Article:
Boris Johnson will, I believe, vote to remain in the European Union. He is not yet ready to admit this: indeed, has two strong motives to avoid admitting it.
One of his strengths, both as politician and as journalist, is the lightning speed with which he reacts to a change in the story. If something goes wrong with David Cameron’s EU renegotiation, Boris wishes to be free to react accordingly.
He cannot bear the thought of giving up this freedom of manoeuvre and becoming a mere subordinate cog in someone else’s system. His column in Monday’s Telegraph, in which he asserted that the arguments for remaining and leaving “are as finely balanced as they have ever been”, should be understood in that light.
Boris was not, as some observers imagined, nailing his colours to the fence. He was covering a retreat: for his second pressing need is to let his Eurosceptic admirers down gently, by making a great show of demanding extra concessions from the EU, in order, later on, to justify voting to stay within it.
My colleague Mark Wallace immediately pointed out that “the disappointment should he eventually back Remain will alienate people who might otherwise have supported him” for the Tory leadership.
On Tuesday’s Daily Politics, Jacob Rees-Mogg issued a sterner warning:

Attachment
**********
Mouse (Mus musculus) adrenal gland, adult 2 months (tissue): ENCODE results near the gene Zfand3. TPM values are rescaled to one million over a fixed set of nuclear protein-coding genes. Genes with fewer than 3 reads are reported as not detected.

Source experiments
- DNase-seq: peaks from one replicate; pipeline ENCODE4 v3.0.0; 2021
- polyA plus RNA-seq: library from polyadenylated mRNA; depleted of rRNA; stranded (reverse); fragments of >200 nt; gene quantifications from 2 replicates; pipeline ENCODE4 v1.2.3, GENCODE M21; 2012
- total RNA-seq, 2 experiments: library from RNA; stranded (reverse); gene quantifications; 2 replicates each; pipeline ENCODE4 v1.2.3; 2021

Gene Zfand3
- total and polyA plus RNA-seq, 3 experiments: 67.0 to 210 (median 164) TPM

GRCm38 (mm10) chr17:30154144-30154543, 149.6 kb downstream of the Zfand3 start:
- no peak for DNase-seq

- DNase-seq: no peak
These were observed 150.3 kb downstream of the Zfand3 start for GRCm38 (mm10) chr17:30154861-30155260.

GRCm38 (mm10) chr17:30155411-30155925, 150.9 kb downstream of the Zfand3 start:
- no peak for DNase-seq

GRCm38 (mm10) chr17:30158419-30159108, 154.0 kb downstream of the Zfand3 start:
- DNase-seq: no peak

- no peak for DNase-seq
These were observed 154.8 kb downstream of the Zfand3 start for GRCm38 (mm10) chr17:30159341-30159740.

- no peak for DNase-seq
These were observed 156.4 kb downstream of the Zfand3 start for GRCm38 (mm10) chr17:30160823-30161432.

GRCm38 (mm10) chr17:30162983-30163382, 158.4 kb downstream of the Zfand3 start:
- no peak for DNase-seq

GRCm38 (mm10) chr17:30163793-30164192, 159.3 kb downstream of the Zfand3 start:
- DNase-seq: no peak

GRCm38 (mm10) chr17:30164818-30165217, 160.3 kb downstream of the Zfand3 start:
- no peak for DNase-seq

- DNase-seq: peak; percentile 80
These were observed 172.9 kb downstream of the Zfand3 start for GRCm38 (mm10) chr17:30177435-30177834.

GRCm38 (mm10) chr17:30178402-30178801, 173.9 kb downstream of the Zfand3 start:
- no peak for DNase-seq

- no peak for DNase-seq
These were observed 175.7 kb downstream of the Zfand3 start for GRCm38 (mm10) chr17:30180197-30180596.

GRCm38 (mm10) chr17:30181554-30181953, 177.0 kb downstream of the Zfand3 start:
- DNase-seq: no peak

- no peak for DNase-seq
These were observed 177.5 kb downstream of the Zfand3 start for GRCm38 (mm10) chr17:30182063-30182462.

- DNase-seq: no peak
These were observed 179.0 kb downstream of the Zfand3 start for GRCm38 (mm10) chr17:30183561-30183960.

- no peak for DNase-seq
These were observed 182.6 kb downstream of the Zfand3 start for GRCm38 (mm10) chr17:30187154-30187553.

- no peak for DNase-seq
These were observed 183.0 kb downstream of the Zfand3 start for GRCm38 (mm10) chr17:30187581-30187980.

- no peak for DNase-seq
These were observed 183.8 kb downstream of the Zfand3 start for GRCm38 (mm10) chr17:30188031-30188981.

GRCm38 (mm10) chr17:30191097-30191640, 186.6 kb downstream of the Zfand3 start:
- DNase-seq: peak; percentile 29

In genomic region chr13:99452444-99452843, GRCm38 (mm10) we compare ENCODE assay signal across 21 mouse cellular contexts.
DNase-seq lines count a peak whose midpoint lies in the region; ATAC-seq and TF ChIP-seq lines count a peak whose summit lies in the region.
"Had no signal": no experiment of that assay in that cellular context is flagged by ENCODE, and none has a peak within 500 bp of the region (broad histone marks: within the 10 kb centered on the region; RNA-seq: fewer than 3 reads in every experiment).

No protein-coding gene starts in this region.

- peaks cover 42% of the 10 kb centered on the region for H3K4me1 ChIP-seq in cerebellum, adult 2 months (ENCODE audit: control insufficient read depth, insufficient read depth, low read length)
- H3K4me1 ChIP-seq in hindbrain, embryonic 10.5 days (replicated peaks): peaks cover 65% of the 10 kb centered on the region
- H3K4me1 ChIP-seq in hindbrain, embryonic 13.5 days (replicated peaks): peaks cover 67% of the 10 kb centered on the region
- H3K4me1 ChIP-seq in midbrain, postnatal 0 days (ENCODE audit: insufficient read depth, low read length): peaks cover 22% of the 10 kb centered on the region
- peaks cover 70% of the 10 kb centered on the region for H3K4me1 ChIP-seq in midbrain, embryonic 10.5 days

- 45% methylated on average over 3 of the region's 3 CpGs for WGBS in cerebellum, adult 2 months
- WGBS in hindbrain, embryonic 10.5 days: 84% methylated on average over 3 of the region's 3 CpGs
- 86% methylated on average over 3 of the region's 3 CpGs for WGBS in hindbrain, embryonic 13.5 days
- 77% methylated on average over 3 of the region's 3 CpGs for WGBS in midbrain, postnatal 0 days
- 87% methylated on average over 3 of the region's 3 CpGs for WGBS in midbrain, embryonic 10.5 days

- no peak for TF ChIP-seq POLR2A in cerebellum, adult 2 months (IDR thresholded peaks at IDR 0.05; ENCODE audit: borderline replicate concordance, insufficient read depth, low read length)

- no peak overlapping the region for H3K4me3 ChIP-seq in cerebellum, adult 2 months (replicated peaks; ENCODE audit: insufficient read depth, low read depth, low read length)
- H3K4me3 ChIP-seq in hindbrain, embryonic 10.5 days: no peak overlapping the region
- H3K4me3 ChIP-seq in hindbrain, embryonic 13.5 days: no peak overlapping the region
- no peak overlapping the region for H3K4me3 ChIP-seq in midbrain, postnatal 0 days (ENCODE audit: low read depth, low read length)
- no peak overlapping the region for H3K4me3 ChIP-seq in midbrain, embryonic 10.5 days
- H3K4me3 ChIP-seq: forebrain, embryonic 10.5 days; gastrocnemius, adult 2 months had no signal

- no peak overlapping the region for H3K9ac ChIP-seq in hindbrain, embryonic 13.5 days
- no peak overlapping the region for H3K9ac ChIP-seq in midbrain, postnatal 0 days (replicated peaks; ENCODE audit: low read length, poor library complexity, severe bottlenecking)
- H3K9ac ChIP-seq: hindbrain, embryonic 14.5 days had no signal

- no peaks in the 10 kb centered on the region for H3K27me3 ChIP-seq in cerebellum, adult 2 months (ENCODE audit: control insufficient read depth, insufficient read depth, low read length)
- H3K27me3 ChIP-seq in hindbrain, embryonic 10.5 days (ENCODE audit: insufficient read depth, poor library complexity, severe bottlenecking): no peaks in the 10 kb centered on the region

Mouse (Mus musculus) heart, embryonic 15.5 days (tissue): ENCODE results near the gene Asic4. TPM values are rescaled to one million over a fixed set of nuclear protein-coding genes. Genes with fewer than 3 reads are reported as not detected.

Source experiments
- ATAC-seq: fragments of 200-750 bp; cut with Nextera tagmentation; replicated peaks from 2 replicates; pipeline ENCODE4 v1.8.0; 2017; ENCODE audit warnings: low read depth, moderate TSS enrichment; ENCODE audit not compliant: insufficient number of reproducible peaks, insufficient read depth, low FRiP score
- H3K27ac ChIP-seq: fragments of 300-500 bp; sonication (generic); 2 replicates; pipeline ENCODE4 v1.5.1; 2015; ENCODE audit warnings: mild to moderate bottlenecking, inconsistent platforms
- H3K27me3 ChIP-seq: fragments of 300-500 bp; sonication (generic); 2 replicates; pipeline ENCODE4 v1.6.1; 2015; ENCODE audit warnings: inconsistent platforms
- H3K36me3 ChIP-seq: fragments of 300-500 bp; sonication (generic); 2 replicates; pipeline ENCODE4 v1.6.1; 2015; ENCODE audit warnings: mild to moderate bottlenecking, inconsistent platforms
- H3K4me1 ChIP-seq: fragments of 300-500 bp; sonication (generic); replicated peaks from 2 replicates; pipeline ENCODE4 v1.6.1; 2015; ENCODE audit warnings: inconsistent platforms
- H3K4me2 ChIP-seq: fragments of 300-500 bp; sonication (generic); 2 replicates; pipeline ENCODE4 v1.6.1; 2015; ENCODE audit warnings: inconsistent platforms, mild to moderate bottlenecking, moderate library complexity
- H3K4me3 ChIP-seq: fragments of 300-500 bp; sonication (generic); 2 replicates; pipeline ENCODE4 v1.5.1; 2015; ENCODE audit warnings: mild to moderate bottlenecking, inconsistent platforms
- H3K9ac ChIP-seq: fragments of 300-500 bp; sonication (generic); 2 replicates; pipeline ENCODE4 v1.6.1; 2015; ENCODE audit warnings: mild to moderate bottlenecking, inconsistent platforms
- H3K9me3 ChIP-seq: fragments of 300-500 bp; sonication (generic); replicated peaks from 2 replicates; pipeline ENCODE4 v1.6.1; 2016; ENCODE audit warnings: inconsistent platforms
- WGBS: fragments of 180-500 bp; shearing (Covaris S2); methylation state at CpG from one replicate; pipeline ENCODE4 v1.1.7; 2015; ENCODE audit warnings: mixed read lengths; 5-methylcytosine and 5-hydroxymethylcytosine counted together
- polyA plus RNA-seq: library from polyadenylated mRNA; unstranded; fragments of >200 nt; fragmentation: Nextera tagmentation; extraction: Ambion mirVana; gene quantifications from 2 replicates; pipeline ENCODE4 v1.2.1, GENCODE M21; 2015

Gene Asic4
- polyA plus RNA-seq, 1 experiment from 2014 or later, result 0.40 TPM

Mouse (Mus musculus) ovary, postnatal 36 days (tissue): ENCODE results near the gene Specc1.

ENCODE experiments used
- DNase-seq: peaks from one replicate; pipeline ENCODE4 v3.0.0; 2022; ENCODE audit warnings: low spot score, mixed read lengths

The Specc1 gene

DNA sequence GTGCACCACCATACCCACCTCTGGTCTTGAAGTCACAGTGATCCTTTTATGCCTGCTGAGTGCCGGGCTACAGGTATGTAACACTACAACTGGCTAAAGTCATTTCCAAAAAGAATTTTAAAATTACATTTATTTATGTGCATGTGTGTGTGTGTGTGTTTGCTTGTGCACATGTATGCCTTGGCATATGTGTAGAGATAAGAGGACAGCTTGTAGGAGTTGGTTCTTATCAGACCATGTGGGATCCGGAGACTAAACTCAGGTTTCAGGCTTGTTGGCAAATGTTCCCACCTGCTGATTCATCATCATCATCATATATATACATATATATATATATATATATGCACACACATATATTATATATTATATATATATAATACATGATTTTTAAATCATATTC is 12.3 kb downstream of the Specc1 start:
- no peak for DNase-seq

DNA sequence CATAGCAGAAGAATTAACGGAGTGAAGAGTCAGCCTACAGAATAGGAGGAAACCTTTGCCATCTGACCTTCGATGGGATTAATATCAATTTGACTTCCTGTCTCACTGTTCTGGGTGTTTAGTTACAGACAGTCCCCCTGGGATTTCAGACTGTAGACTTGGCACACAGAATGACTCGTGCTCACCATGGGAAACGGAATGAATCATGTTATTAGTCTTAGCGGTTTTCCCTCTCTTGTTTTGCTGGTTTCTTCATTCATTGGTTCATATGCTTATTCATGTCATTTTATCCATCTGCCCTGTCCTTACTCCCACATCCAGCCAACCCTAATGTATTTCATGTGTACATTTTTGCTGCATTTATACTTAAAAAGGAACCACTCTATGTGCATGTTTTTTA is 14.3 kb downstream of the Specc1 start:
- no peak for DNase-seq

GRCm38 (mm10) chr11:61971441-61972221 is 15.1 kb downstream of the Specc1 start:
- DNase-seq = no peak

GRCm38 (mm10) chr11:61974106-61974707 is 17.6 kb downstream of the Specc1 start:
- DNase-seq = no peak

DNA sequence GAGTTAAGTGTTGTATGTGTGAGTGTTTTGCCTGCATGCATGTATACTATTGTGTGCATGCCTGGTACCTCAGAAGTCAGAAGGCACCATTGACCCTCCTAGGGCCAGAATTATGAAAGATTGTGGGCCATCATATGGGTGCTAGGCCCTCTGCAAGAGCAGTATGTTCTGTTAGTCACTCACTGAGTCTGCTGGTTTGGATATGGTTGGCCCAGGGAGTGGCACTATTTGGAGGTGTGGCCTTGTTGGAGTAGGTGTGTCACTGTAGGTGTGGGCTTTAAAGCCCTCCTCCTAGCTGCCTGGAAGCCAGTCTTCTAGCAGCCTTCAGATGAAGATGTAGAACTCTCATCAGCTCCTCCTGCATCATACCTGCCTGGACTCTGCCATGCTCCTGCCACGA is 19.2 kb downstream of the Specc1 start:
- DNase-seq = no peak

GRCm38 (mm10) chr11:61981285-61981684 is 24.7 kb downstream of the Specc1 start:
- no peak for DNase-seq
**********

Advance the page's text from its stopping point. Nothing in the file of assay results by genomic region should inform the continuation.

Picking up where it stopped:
“If the great Mayor of London is still making up his mind we wait to see which way he jumps. But if he jumps to stay in his chances of getting the leadership vanish because then he offers nothing against George Osborne and all the others who stay in.”
This kind of warning gives Boris every incentive to veil his intentions for as long as he can, and to sound as Eurosceptic as possible. But unlike Rees-Mogg, I do not see how the Mayor can end up on the Eurosceptic side.
For the avoidance of doubt, I should state that Boris gave me no steer of any kind before I wrote this article. My purpose is to argue, as his biographer, that he is not by temperament an Outer, and would find it immensely difficult to throw in his lot with them.
True Eurosceptics do not agree with him that the arguments “are as finely balanced as they have ever been”. Parliamentary sovereignty is for them so valuable that it far outweighs whatever advantages we may derive from EU membership.